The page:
Unfortunately, this is regrettable and, in my opinion, a historical mistake, but we can certainly consider the French argument, at least on the political (non-legal) level, as being well and truly buried after the elections. That will have been the choice – the betrayal? – of the minority elite itself.

10. Governance and ethics

Finally, one of the strategic angles of SOS Vanier is the one that I personally favored, namely the ethical angle.

This is based, on one hand, on the general feeling of indignation that the surprise submission of the planning application caused in June 2017. On the other hand, it is based on the necessary ethical legitimacy of any decision taken by the public administration and its representatives, elected and not elected. This is a crucial issue at the institutional level, although its “ins and outs” are certainly less precise and striking than those of a legal case.

My framework for action at this level currently includes several separate but convergent initiatives. One concerns an ethics complaint against the Mayor and City staff regarding essentially the impartiality of decision-making. Central to this complaint are premature declarations of support in favor of the applicant, political interventions, lobbying and questions of administrative and procedural fairness.  

In this regard, although the Ombudsman has already provided written reasons for not investigating the conduct of Mayor Watson, I am awaiting a definitive answer to my requests for clarification. The Ombudsman’s office promised follow-up in the coming weeks.

However, in the meantime, the Ombudsman has agreed to intervene with the City to respond to my concerns regarding the shortcomings of the Advisory Committee set up by the officials at the request of City Council. I am also waiting for the result of two requests for access to information on the lobbying activities of the Salvation Army, either with the Mayor or with Councillor Harder.

Another, more recent, initiative is related to a complaint in ethics and improper lobbying aimed at Councillor Fleury. This complaint was filed after the election following the revelations that occurred during the elections. These revelations showed that Councilor Fleury was aware of the purchase of the Concorde Motel by the Salvation Army long before the date he had publicly declared. They also revealed that unregistered lobbying activities had been taking place regarding the shelter since at least 2015, with increased activity in the summer of 2016.

Where will it take us? Well, maybe not very far politically. But all the same, an illegitimate ethical decision can certainly, especially in the context of a new municipal council, lead to a reconsideration of the decision, or recommendations for better governance in the future.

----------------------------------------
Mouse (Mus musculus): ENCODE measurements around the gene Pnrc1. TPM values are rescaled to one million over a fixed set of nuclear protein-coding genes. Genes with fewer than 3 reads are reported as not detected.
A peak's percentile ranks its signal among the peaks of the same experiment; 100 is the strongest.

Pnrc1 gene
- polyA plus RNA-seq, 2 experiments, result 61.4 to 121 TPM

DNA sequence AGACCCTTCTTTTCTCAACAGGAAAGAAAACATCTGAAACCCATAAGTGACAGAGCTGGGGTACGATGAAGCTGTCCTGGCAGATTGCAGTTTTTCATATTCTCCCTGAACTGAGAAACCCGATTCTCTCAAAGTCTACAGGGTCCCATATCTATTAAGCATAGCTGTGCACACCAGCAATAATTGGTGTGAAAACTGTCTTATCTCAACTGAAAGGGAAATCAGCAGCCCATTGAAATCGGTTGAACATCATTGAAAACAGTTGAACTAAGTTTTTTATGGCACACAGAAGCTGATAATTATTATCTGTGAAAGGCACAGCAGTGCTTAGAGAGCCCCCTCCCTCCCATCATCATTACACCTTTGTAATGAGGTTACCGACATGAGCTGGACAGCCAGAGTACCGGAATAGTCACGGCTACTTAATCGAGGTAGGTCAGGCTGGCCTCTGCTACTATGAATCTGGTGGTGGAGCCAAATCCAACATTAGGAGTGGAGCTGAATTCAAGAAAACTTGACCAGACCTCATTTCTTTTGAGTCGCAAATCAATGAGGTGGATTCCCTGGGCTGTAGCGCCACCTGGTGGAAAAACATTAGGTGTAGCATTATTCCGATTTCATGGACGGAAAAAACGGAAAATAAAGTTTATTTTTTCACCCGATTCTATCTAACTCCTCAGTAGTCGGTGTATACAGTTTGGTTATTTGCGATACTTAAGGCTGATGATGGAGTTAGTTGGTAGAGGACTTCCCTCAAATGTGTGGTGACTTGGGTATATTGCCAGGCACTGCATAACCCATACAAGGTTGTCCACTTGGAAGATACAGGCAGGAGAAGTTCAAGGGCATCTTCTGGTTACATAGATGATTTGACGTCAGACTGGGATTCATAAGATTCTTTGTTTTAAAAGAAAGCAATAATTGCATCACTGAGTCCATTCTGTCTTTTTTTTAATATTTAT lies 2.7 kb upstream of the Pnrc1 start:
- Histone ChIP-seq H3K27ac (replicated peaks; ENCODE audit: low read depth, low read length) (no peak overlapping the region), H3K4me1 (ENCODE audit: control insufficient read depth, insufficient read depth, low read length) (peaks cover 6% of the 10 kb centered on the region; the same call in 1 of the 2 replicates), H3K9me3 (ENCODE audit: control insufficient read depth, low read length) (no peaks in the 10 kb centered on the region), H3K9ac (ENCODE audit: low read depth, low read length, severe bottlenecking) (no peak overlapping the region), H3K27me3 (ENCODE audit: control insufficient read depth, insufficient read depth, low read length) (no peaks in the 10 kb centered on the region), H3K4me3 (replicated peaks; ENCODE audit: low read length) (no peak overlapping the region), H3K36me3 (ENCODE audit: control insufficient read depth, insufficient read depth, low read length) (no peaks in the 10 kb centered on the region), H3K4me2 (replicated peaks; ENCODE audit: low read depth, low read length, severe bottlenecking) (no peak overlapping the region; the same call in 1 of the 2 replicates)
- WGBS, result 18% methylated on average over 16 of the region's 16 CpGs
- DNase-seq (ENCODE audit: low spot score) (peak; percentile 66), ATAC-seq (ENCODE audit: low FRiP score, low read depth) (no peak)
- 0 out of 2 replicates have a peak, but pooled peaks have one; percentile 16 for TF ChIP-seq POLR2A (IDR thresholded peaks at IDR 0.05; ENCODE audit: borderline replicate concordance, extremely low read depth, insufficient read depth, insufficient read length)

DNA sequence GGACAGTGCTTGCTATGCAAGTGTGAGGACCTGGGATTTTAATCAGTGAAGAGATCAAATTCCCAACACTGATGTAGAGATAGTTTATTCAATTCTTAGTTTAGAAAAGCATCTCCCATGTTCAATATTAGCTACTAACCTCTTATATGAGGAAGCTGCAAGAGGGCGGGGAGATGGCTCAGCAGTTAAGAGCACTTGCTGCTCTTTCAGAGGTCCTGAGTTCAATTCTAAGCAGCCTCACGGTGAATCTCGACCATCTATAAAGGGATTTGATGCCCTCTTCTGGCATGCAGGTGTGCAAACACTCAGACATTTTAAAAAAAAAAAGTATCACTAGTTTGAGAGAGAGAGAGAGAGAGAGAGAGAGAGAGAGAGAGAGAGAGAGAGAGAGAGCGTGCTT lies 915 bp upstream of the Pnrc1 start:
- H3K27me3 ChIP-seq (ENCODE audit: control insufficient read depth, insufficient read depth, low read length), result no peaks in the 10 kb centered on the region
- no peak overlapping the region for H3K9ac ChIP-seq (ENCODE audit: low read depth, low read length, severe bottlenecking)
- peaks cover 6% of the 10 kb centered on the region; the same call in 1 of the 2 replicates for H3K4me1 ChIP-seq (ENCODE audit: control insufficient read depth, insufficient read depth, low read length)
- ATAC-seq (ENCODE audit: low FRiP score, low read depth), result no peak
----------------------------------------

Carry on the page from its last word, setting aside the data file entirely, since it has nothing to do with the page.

Our approach also helps to keep the decision-making “corset” in place, making sure to send the message to elected representatives and public servants that the public is concerned about the legitimacy of their actions, monitors their behavior and will not tolerate ethical deviations. It is a powerful message for public figures whose power and influence is based on their institutional decorum.

Conclusion

In summary, with the exception of three, the aspects presented above continue to provide interesting angles of attack for the defense of the Vanier Neighbourhood and the opposition movement to the new Salvation Army facility.  

The three angles that can now be considered moribund, especially following the re-election of mayor and councillors Fleury and Harder, are: 1) the political struggle (not the legal one) for a new decision regarding the chosen location; 2) the fight for the defense of  Montreal Road as a traditional main street and focal point of Vanier’s French cultural and economic identity within the revitalization project, as a counterweight to the shelter; and 3) the political struggle (perhaps even legal in the absence of additional and specific funding) for the protection of Vanier’s linguistic minority in the City of Ottawa’s decision-making process.

At the political level, therefore, the ball will be played on another field and it will now be up to Councillor Fleury, the federal MP and provincial MPP who supported him, to deliver a better outcome, notably by supporting initiatives considered by SOS Vanier as priorities – an organization that will now be organized as a corporate entity.

In my opinion, except of course the case at the LPAT and its underlying aspects (aboriginal and linguistic rights), the most interesting and potentially most compelling angles for the coming struggle are: (III) model of proposed intervention; (IV) financing of the proposed facility; and (VII) human rights.

With regard to implementation (V), quality of services (VI) and governance and ethics (IX), these angles of intervention , in my opinion, are more interesting tactically speaking for the future of this file or governance in general.

I believe the SOS Vanier group, which is currently in the process of being incorporated, will have to focus on strategic discussions as soon as possible. The group will have to conduct them taking into account the reduced interest among citizens after the election period, some disaffection with respect to the cause in Vanier (40% voted for the Mayor’s re-election in Vanier only), and the renewed political mandate entrusted to Councillor Fleury to lead this fight with the support of the federal MP and provincial MPP.

One thing is certain: I think Vanier residents – whose incomes are sometimes modest – have now given enough money for this cause. It’s time for the Ottawa-Vanier affluent people, who chose to support the status quo, to stand up!